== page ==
Do Clark's nutcrackers demonstrate what-where-when memory on a cache-recovery task?

Kristy L. Gould, Amy J. Ort, Alan C. Kamil

Research output: Contribution to journalArticlepeer-review

14 Scopus citations


What-where-when (WWW) memory during cache recovery was investigated in six Clark's nutcrackers. During caching, both red- and blue-colored pine seeds were cached by the birds in holes filled with sand. Either a short (3 day) retention interval (RI) or a long (9 day) RI was followed by a recovery session during which caches were replaced with either a single seed or wooden bead depending upon the color of the cache and length of the retention interval. Knowledge of what was in the cache (seed or bead), where it was located, and when the cache had been made (3 or 9 days ago) were the three WWW memory components under investigation. Birds recovered items (bead or seed) at above chance levels, demonstrating accurate spatial memory. They also recovered seeds more than beads after the long RI, but not after the short RI, when they recovered seeds and beads equally often. The differential recovery after the long RI demonstrates that nutcrackers may have the capacity for WWW memory during this task, but it is not clear why it was influenced by RI duration.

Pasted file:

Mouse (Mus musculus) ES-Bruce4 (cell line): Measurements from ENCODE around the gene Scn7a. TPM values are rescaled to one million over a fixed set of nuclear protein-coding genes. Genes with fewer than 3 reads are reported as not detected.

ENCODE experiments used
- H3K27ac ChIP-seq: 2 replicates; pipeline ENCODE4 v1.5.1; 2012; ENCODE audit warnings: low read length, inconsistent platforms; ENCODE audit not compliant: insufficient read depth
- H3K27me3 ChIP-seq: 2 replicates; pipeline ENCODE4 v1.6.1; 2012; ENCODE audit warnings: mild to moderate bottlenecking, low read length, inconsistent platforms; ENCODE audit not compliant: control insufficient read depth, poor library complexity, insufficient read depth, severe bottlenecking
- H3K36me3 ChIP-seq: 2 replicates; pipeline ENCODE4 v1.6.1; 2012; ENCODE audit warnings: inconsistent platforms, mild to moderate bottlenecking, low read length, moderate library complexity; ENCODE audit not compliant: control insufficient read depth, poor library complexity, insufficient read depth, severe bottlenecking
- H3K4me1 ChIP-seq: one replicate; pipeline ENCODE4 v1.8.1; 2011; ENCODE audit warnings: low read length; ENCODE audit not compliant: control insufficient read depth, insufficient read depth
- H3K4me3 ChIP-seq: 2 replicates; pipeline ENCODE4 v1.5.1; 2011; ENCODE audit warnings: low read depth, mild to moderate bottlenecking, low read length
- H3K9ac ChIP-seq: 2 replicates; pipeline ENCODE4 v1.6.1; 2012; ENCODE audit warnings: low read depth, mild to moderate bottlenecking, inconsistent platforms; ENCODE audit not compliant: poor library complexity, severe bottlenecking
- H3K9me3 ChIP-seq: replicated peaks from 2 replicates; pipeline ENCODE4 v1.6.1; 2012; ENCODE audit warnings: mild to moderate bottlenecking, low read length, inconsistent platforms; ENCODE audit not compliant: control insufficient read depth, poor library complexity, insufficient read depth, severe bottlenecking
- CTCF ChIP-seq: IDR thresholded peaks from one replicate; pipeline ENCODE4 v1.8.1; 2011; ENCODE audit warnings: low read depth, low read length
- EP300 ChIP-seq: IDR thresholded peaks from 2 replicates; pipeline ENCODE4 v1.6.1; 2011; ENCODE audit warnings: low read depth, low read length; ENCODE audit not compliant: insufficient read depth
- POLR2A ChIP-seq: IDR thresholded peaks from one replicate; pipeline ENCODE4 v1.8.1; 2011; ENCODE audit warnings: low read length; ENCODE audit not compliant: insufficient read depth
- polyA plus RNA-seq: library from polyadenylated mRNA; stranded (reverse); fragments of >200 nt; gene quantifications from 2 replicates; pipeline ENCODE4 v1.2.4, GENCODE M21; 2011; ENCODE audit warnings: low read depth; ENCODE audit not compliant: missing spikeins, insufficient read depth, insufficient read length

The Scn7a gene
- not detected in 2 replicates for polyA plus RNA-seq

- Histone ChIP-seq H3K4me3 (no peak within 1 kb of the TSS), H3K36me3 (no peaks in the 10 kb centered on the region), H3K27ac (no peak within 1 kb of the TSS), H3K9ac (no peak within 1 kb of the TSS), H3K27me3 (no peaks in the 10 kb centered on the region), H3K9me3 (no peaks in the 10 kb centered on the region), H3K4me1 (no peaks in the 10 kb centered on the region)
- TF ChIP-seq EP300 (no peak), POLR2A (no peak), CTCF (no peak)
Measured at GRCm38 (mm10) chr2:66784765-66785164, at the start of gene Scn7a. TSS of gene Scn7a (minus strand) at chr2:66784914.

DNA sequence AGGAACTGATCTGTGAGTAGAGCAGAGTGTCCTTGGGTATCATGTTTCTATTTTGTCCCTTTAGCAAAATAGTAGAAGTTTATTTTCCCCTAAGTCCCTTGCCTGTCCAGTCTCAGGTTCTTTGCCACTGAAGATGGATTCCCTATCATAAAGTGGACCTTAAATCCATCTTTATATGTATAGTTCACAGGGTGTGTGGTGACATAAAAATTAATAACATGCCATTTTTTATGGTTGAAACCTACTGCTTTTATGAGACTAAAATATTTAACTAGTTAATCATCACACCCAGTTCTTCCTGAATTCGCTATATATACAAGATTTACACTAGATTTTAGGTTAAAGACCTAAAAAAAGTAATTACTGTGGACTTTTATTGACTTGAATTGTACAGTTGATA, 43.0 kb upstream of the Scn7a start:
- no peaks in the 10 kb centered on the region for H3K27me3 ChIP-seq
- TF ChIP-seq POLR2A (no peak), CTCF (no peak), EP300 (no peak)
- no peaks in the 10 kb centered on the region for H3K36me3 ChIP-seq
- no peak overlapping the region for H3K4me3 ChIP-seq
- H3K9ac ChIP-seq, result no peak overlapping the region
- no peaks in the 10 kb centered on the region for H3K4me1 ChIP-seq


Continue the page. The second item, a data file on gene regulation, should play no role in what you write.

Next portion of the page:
Original languageEnglish (US)
Pages (from-to)37-44
Number of pages8
JournalAnimal Cognition
Issue number1
StatePublished - Jan 2012


  • Cache recovery
  • Clark's nutcracker
  • Episodic-like memory
  • What-where-when memory

ASJC Scopus subject areas

  • Ecology, Evolution, Behavior and Systematics
  • Experimental and Cognitive Psychology


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